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Integral Mission for the Local Church and Community Transformation in Bangladesh

Project Name Integral Mission for the Local Church and Community Transformation in Bangladesh Project Location Bangladesh Project Natures Church and Community Mobilisation Project Objectives To equip and train local churches and seminaries so that they can fully promote and participate in community activities and bring about comprehensive development in all areas of people’s lives. Beneficiaries Church members Seminary students and teachers Pastors College and university students No. of Beneficiaries Approx. 4,521 Key Activities Revise and edit the Theological Education by Extension (TEE) course materials for Integral Mission. Translate, print and distribute 12 issues of Tearfund Footstep, a Christian magazine reporting on contemporary faith issues, and write and print other practical theological resources. Support 24 Integral Mission extended theological

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The First Sign of Disaster has Appeared: Cries of the Poor in Developing Countries during the Pandemic

Banner image: medical workers treated the sick after putting on their personal protective equipment (Source: CEDAR’s partner) “For poor places, [the spread of COVID-19] implies calamity.” ‘The Next Calamity’, The Economist, 28th March Globalisation has made it impossible for any one country to avoid the risk of being affected by contagious diseases. When there is a pandemic, developed countries can still make use of their resources to procure pandemic prevention materials. They can also utilise their financial reserves to mitigate the impacts of the pandemic on their medical systems and economies. For many poor and densely populated developing countries, their medical systems were already vulnerable even before the pandemic and there had always been a lack of social welfare.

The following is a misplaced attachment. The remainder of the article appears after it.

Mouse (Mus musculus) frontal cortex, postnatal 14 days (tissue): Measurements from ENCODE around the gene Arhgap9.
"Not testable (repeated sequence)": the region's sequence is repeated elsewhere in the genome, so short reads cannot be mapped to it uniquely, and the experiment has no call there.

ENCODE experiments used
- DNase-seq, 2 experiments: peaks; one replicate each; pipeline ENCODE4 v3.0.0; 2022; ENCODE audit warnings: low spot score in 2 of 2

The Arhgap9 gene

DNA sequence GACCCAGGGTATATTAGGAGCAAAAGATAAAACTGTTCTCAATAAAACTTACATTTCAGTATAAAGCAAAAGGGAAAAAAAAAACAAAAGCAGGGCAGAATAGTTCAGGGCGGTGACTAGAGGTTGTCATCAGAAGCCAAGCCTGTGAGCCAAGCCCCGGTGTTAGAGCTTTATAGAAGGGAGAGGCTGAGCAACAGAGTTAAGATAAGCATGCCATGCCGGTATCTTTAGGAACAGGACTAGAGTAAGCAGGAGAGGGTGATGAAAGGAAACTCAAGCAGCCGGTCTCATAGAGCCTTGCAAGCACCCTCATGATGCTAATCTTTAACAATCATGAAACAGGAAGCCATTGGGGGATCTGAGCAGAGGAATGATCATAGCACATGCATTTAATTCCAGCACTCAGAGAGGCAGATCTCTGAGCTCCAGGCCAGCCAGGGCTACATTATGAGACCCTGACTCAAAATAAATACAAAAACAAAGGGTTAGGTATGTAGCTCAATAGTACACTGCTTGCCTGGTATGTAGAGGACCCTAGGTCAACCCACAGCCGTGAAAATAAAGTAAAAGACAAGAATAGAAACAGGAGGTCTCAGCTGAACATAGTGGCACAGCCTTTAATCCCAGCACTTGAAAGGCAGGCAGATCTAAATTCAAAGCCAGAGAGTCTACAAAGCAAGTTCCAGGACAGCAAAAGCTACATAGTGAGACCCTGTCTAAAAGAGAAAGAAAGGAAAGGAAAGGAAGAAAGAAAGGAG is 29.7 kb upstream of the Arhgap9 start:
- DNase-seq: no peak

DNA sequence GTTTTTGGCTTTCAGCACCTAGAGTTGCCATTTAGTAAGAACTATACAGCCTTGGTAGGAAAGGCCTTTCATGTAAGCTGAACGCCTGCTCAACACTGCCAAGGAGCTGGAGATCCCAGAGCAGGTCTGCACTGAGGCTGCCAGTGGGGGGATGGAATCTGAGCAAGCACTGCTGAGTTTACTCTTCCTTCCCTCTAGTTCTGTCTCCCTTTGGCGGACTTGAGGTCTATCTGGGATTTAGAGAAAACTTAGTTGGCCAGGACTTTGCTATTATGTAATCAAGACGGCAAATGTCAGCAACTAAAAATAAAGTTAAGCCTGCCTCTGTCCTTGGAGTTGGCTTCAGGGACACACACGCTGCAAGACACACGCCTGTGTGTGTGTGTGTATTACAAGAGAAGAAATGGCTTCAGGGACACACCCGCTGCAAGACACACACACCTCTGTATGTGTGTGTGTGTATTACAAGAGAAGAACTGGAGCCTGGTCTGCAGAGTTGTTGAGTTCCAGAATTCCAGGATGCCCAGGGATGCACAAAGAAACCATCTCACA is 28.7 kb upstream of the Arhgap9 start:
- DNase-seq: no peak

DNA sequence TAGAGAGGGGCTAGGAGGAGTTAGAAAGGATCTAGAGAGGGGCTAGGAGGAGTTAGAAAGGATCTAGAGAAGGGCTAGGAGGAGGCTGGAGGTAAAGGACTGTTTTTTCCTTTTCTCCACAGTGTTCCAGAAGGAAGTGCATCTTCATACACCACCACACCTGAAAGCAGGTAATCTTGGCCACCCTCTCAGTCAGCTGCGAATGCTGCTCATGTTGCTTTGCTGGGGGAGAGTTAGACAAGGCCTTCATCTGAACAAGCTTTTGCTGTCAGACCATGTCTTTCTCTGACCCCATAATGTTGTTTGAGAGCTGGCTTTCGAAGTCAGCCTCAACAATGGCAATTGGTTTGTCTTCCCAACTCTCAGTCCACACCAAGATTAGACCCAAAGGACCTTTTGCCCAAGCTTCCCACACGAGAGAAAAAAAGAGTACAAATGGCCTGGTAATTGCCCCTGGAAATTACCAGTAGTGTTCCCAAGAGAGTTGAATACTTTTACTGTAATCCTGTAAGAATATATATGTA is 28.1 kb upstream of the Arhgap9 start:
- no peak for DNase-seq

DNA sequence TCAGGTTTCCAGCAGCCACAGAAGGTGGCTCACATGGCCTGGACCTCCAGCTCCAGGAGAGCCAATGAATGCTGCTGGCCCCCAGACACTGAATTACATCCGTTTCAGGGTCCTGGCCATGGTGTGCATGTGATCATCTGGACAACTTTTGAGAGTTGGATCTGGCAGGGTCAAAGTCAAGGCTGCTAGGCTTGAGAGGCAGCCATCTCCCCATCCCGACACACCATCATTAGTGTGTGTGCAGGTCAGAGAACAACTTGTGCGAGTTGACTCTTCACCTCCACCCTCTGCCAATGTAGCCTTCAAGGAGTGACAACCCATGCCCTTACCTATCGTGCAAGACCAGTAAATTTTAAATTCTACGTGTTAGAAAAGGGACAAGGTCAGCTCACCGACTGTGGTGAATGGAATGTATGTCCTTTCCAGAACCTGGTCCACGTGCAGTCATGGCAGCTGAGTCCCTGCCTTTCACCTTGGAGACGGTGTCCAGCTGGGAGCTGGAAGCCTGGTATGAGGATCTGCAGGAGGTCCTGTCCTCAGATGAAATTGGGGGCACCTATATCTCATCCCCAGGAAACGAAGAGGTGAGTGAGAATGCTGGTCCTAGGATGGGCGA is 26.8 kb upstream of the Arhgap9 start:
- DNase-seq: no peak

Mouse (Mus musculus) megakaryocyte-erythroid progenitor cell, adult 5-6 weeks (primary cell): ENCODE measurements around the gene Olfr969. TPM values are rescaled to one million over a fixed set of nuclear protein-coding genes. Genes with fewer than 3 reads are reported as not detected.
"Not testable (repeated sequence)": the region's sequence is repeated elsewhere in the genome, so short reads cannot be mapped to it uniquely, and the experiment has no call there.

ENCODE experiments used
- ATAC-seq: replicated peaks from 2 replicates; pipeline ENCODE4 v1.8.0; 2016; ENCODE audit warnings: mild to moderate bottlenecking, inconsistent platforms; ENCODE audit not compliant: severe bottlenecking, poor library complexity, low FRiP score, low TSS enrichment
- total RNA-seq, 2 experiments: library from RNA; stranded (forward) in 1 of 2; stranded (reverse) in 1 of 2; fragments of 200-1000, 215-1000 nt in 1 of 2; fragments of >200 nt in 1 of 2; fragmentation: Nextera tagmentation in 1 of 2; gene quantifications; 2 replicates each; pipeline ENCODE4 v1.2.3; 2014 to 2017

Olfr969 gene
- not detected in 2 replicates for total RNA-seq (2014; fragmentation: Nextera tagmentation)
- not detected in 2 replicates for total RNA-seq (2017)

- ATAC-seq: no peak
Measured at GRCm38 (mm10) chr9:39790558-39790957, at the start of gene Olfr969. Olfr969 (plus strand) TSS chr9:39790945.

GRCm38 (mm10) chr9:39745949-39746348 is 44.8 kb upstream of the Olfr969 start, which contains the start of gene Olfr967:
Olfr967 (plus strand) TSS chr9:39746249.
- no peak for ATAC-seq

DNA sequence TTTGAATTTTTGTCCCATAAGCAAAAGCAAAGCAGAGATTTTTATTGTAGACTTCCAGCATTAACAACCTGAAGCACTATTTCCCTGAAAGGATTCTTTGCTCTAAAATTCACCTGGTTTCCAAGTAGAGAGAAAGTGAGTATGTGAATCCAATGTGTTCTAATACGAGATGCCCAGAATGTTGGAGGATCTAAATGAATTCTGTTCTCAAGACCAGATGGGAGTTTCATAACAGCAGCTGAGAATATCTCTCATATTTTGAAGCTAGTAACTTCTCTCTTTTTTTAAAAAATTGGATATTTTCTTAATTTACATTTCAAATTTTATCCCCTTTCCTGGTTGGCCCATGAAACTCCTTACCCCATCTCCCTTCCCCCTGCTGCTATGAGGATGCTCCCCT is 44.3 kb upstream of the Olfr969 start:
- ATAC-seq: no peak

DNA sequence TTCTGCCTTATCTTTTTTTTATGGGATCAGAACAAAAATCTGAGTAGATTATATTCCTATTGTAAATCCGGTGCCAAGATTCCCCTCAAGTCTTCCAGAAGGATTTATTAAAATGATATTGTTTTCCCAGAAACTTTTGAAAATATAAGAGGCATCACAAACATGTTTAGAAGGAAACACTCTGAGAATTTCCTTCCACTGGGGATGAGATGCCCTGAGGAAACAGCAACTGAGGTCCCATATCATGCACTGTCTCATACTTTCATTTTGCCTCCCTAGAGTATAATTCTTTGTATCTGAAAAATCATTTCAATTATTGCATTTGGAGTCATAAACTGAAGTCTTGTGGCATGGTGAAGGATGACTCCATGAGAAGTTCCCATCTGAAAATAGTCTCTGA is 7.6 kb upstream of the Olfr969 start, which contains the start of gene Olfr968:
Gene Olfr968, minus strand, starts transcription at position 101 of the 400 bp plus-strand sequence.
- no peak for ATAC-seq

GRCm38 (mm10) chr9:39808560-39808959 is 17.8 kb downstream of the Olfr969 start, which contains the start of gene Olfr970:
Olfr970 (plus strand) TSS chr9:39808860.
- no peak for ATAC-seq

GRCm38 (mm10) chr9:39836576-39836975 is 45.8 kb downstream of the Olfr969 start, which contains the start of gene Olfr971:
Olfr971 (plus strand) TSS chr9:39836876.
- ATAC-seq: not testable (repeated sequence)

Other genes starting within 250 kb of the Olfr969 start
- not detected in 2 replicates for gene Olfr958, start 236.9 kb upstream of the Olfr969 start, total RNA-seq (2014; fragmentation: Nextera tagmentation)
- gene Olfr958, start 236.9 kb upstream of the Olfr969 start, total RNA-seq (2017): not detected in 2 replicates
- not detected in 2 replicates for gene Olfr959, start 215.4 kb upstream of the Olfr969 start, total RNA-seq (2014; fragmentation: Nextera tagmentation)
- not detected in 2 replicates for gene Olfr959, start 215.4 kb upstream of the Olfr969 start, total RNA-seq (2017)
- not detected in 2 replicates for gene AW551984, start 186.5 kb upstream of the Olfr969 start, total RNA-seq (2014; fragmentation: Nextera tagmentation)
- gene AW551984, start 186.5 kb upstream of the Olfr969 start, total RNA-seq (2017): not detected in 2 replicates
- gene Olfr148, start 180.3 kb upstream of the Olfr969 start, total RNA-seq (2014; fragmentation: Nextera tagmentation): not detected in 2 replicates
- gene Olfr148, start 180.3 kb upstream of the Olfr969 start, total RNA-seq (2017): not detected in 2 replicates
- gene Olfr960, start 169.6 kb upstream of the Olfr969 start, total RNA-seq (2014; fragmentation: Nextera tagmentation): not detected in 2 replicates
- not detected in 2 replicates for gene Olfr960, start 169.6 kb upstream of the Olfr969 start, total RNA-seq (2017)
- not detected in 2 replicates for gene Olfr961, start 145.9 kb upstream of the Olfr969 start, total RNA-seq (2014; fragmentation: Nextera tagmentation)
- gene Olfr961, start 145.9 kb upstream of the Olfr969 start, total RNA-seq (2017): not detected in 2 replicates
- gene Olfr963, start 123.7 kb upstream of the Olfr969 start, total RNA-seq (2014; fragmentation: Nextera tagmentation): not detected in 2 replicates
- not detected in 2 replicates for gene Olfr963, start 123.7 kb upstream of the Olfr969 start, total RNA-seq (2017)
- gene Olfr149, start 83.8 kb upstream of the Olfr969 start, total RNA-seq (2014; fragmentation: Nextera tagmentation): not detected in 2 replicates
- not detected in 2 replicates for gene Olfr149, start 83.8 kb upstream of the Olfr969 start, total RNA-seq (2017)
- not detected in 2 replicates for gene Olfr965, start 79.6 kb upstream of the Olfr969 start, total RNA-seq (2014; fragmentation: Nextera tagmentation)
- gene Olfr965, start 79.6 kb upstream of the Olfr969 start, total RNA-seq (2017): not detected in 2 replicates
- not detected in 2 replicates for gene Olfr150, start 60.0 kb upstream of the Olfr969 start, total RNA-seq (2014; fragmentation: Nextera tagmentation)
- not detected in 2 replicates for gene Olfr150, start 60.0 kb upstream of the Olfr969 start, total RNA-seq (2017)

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Flooding in South Asia Displaced over 10 Million People CEDAR Calls for Donations to Help Victims in 3 Countries

(Updated on 30th August, 2019) Many countries in South Asia have been inundated during the monsoon season this year. Although the rain has eased up in some of the hardest stricken areas and water levels have subsided, up to 22 July, over 650 people had been killed and over 10 million had been displaced. In light of the severity of the disaster, CEDAR provided a grant of US$60,000 (around HK$470,000) to our Christian partners in India, Bangladesh and Nepal to provide emergency relief to the victims in the region. CEDAR would like to ask all of you for donations to support disaster victims to overcome the adversity. From June to October every year, monsoon rains bring widespread calamities

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Environment Protection: All about Love and Justice

Banner image taken in Kurigram District of northern Bangladesh Written by Tony Chan (Senior Partnership Development Officer) Friends asked me, “Your organisation (CEDAR Fund) is for poverty alleviation. Why does it actively promote environment protection?” This is closely related to CEDAR’s understanding of poverty. We believe that poverty is resulted from an impaired relationship. In the beginning of creation, relationships between man and God, man and man, and man and nature were good. However, man sinned and disobeyed God, and even exploited others and the nature for their own benefits. Those who were exploited became the poor. In Kurigram District, north of Bangladesh, desertification is severe and many farms have been vanished and covered by sands and dusts,

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Education on Helping the Poor Starts from a Young Age: Interview with the Rev. Eugene Leung of E.F.C.C. Jachin Church

Written by: Edward Lai How many clothes do you have in your wardrobe? You probably don’t remember the exact number, and you’d probably say: “I don’t know.” The truth is possibly that there are numerous items. Like many people in Hong Kong, The Rev. Eugene Leung owns more clothes than he needs. When a staff from CEDAR raised the question at a church gathering, The Reverend, who was present, realised that he owned the most clothes. That said, isn’t it normal to own more than what you need? The Rev. Eugene Leung Eugene Leung said, “I’d never thought about whether I needed that many clothes. The way the fashion industry works these days is that when I’m replacing